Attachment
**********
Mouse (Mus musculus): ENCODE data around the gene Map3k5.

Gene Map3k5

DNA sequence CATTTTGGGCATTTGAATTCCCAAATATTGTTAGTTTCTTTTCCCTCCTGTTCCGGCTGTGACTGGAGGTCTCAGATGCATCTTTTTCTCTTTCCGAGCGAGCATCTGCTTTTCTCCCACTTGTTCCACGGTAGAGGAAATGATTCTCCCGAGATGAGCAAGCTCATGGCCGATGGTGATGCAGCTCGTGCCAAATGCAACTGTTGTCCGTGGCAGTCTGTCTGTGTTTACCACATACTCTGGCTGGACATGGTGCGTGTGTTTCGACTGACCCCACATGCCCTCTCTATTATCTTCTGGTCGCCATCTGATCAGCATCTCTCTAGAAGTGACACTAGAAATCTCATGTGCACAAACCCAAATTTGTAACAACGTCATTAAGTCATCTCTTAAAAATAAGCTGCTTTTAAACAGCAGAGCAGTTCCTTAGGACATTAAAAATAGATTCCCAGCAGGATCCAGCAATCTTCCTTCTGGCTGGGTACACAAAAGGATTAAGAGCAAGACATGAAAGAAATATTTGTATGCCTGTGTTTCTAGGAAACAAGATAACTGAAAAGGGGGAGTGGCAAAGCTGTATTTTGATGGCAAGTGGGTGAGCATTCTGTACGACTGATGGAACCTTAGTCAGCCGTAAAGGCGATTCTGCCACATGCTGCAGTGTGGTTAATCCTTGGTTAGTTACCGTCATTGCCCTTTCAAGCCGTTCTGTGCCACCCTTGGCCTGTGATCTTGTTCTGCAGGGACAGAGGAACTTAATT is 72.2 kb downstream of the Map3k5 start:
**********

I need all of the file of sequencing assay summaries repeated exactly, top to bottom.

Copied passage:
Mouse (Mus musculus): ENCODE data around the gene Map3k5.

Gene Map3k5

DNA sequence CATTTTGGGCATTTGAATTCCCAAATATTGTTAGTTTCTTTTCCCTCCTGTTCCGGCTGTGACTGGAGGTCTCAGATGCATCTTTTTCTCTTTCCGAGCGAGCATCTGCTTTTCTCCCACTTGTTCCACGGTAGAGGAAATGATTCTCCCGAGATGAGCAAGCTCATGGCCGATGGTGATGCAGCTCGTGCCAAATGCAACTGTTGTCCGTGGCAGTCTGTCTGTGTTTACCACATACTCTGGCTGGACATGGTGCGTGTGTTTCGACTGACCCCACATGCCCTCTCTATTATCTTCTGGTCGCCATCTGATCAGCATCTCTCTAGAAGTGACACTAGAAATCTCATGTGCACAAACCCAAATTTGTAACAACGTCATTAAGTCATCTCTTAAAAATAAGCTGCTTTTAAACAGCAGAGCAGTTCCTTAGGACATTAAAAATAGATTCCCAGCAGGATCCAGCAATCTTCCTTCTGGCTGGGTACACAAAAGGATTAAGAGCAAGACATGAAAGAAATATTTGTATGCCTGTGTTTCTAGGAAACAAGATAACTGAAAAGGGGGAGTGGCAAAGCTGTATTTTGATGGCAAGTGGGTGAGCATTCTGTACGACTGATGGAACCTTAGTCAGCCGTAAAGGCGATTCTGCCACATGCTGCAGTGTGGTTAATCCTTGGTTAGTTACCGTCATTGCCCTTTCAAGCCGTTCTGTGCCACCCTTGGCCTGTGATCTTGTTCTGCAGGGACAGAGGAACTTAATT is 72.2 kb downstream of the Map3k5 start: